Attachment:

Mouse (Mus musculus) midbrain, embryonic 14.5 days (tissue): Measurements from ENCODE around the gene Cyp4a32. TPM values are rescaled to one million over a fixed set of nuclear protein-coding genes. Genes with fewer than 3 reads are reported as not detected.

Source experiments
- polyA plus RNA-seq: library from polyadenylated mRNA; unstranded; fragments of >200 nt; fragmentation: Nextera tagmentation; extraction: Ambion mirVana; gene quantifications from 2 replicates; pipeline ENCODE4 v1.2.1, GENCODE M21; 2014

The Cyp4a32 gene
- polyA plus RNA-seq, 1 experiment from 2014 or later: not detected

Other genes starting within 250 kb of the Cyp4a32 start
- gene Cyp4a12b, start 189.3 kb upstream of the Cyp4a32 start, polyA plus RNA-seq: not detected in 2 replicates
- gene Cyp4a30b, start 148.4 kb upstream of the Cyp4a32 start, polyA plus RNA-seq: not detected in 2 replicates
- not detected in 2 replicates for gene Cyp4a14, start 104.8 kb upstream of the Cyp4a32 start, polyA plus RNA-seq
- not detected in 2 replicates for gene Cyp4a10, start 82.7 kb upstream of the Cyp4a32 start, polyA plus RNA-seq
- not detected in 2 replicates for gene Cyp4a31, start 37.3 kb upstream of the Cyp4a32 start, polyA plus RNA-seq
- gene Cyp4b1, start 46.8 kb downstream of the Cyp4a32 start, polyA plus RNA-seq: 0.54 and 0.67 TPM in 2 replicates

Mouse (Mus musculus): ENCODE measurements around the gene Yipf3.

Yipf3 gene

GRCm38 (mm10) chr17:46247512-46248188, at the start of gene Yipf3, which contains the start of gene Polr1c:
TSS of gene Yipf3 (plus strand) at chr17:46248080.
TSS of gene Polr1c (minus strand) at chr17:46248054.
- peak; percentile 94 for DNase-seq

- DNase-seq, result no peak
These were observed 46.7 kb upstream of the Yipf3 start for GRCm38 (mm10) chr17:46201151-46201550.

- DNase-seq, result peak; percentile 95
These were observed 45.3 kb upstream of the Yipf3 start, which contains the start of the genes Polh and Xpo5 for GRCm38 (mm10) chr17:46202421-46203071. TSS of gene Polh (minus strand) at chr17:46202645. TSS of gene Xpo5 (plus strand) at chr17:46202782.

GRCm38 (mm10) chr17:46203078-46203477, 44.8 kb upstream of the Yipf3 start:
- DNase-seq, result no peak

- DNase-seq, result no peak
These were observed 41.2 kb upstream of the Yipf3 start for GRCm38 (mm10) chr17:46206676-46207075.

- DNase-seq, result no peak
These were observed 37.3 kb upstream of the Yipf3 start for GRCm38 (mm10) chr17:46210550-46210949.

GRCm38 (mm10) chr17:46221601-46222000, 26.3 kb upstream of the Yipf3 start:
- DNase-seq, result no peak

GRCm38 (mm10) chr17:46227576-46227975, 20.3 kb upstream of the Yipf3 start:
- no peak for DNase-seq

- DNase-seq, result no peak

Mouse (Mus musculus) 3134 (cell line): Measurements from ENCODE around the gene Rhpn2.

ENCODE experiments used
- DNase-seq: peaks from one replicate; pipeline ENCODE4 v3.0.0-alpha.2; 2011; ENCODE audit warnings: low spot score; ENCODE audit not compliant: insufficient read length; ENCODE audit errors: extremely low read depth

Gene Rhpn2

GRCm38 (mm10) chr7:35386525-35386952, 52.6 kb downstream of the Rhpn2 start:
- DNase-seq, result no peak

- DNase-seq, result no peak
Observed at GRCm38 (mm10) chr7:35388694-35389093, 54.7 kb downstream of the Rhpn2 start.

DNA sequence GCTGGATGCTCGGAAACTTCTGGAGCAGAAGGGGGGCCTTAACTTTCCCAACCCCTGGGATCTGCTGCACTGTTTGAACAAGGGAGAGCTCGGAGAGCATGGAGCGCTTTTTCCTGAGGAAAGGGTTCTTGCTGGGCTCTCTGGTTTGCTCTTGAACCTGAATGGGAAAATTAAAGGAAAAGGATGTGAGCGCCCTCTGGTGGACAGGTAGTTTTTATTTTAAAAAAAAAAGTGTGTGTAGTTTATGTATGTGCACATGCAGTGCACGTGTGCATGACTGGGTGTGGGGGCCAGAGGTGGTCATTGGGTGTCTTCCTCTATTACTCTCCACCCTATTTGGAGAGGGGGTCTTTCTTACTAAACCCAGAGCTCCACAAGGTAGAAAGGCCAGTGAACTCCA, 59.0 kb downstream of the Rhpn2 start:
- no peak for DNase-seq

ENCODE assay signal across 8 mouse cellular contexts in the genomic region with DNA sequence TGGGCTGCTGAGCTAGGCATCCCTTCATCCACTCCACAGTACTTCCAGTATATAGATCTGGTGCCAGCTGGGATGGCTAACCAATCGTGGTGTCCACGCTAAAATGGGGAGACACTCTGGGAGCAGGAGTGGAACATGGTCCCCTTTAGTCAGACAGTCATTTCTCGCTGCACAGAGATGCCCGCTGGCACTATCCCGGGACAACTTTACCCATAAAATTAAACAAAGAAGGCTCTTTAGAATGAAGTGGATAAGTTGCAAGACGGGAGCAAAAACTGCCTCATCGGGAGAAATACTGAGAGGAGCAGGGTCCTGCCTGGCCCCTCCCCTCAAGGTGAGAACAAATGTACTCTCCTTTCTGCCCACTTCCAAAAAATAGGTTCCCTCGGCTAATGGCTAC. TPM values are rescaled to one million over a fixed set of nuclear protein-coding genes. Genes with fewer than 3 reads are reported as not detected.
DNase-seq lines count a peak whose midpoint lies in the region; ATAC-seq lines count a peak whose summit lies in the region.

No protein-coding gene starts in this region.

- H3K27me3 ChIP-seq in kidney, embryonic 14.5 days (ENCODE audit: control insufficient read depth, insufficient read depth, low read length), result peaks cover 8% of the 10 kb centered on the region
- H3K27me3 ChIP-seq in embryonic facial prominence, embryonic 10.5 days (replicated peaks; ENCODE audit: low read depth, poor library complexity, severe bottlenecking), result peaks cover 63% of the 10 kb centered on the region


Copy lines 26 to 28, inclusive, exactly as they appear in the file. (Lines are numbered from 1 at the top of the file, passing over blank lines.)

These were observed 41.2 kb upstream of the Yipf3 start for GRCm38 (mm10) chr17:46206676-46207075.

- DNase-seq, result no peak
These were observed 37.3 kb upstream of the Yipf3 start for GRCm38 (mm10) chr17:46210550-46210949.